Garbage

Stephen Dixon, Author
Stephen Dixon, Author Cane Hill Press $8.95 (165p) ISBN 978-0-943433-00-4
Reviewed on: 11/28/1989
Release date: 12/01/1989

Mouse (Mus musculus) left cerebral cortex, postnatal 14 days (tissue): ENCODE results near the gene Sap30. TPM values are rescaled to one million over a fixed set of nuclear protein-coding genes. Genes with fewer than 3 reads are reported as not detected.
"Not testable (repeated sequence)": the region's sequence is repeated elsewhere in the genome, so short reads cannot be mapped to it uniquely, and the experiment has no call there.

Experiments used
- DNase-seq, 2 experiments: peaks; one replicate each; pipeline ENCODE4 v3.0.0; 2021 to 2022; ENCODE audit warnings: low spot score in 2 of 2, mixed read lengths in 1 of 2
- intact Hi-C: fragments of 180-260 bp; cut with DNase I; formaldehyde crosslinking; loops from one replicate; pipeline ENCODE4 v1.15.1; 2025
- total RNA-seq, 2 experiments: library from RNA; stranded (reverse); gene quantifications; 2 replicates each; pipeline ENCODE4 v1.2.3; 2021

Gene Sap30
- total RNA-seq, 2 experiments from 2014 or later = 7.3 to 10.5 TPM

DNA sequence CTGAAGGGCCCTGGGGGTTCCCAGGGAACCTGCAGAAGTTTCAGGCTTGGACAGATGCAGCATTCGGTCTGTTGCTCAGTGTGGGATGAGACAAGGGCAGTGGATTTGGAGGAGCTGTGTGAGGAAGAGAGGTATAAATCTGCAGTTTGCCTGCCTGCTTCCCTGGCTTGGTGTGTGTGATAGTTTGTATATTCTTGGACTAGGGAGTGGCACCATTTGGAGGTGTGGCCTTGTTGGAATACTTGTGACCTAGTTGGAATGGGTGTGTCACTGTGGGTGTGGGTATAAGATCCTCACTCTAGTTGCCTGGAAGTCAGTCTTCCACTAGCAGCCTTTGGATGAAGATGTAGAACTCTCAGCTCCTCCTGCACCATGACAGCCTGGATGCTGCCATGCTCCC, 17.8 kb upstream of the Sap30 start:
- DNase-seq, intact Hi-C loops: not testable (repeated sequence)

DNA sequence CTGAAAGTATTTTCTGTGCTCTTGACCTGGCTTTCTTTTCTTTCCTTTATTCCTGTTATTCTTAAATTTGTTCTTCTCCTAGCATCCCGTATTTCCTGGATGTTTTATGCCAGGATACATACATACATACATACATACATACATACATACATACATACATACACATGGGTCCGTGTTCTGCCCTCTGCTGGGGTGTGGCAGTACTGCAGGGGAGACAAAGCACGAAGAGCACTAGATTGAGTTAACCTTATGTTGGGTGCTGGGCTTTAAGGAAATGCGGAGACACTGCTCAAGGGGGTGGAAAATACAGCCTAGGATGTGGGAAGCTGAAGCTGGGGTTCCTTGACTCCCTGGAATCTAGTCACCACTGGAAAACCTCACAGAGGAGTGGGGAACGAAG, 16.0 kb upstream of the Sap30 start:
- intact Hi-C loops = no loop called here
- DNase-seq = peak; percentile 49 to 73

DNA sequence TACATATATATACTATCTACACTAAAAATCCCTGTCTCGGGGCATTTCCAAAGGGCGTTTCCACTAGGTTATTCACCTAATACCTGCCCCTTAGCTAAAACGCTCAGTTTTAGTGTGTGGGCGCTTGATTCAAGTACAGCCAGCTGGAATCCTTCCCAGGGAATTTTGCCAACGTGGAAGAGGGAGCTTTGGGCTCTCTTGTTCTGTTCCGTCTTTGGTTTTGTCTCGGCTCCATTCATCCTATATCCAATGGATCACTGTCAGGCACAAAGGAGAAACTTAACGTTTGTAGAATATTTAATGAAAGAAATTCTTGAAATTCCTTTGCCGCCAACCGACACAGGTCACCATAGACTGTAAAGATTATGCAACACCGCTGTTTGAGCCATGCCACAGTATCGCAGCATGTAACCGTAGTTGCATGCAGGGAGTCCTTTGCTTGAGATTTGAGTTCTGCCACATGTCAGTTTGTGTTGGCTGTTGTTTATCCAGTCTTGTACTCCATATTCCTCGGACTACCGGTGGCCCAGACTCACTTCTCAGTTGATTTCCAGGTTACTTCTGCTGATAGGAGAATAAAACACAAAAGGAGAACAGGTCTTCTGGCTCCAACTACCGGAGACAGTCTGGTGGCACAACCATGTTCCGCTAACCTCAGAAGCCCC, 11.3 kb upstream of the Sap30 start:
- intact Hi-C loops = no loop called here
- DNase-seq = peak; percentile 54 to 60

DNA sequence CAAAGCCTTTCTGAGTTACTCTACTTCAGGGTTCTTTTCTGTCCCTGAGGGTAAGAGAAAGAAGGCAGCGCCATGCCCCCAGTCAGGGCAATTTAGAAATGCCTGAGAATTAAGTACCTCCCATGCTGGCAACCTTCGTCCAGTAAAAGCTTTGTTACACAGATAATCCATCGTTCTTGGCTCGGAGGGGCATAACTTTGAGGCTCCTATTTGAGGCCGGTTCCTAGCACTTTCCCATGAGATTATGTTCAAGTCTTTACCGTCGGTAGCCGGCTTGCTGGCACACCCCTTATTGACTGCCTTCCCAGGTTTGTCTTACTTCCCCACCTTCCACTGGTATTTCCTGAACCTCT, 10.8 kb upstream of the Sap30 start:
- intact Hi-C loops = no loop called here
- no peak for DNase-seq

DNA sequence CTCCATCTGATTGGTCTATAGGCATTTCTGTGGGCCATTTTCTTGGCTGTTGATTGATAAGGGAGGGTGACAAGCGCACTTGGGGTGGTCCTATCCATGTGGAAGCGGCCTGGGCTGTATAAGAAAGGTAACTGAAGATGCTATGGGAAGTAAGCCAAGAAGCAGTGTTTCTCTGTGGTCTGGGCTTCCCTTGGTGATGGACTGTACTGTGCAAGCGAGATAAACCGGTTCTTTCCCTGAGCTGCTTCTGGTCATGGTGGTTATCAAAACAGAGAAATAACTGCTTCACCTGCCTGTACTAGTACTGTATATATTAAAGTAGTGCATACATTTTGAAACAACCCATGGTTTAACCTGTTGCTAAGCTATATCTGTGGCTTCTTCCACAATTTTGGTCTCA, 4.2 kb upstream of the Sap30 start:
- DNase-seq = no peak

Blend together Raymond Chandler, Franz Kafka and James Joyce, and the result is Garbage, a novel eminently more appetizing than its name. Shaney Fleet is a third-generation bar owner whose refusal to deal with a criminal garbage-collection service brings him up against a malevolent world of gangsters, corrupt and petty public officials, and a circle of customers and acquaintances who do not share his straight-as-an-arrow sense of right and wrong. Fleet is a classic tough guy, but he proves vulnerable to the forces that, with a doomed inevitability, plot his ruin. The novel, written entirely in the first person with no chapters or other breaks in the narrative, is fast-paced and compelling, and Dixon (Fall & Rise, etc.) demonstrates a wonderful ear for dialogue. But there is more here than a good, hardboiled detective story. In Fleet, Dixon has created an Everymana simple, lonely hero, battling powers he knows to be overwhelming and asking only to be left alone. He risks his life to save the bar that is his birthright and to remain in the cityunnamedthat is the only home he has ever known. This work of serious fiction offers no pat resolutions, but ends on a hopeful note as Fleet, momentarily drawn out of his seclusion by a chance encounter with a sympathetic woman, decides to continue his struggle. Garbage marks an auspicious debut for Cane Hill. (June)
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